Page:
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Big Tent Tour: Inside Blogger DNC Headquarters (And Spa)

Posted: 08/25/08 03:44 AM ET


DENVER -- This week here, there is the convention at the Pepsi Center -- the five-tier, 15,000-seat, Secret Service-guarded sports arena where 6000 delegates will hammer out the party platform during the day and Michelle Obama, Hillary Clinton, and Joe Biden will speak in the evening.

Then there is the convention at the Big Tent -- a two-story, canvas-sided, eco-friendly makeshift structure where 700 bloggers, independent media, sponsors, and non-profit representatives will get online, write, post, lounge, snack, drink free beer, deliberate, do yoga and, thanks to the Huffington Post's own "Oasis," enjoy mini-facials and hand massages.

Given the number of people clamoring for passes, the Big Tent would seem to be the main event this week and the Pepsi Center the sideshow -- perhaps the final indication that the center of power in the Democratic party has shifted from the establishment to the grassroots and online activists.

The idea for the Big Tent came from Bobby Clark, who'd worked on Howard Dean's presidential campaign and is now the National Executive Director of ProgressNow, a website started in Denver that organizes progressives to take political action. (And, full disclosure, a good friend of mine.) Bloggers, he realized, would need a place to go at the convention, where press access is restricted to those with credentials and where wireless access is limited.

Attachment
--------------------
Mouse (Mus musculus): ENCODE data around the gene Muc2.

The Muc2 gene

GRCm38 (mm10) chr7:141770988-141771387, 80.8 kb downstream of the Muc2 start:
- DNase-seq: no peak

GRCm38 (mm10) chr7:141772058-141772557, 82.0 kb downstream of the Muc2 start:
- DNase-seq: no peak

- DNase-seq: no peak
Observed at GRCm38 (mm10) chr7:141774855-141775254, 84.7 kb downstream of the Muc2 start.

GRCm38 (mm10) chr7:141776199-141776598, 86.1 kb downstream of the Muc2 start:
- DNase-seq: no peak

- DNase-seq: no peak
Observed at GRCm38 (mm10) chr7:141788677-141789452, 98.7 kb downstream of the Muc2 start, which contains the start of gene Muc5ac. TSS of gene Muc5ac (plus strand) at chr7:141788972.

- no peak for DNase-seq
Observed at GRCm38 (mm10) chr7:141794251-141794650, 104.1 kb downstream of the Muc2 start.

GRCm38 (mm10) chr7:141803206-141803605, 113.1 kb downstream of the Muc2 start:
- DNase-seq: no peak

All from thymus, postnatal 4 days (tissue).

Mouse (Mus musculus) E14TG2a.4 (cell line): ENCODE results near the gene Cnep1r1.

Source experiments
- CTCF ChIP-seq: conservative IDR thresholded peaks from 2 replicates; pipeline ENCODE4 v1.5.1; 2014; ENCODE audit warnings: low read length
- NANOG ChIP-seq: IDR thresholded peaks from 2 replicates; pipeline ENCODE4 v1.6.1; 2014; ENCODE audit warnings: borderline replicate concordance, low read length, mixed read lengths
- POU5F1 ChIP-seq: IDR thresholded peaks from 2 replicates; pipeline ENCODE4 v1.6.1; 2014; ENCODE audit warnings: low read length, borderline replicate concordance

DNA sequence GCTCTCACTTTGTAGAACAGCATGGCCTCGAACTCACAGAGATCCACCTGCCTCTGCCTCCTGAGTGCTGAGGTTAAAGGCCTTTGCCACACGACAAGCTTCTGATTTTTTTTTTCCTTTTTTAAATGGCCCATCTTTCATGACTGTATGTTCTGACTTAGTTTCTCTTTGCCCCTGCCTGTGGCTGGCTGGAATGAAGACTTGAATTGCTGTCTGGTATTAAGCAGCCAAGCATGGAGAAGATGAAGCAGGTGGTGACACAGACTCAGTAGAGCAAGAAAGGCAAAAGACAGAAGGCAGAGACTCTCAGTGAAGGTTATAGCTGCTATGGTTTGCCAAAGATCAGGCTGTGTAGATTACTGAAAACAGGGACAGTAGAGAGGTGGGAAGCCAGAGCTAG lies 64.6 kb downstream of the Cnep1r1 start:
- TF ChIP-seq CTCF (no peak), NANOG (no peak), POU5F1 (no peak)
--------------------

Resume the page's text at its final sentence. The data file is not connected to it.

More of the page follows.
With sponsorship from Google and Digg, among others, the Big Tent expanded to offer a lounge, a stage where speakers could address audiences of up to 350, breakout rooms for smaller gatherings, free lunch and dinner, a beer garden with an open tap, morning yoga, and a spa. A convention and media center in one, the Big Tent went up in two weeks and offers more wireless portals than the Denver Airport.

In messages and on the streets in Denver the last few days, alt media people have told each other they'd meet at the Big Tent. Many have been collaborating online for months, if not years, and the Big Tent will be their opportunity to meet for the first time face-to-face. Mainstream media, too, is seeking to get in on the action. CNN will be filming there this week, and representatives from organizations too late, too skeptical, or too cheap to pay the $100 entrance fee are now offering to buy or asking to share passes.

The best-case scenario may be that the Big Tent brings more people into politics by giving them more access to media and to each other. The worst-case scenario may be that the Big Tent, which includes a VIP blogger lounge, is a victim of its own success, substituting one exclusive political culture for another.

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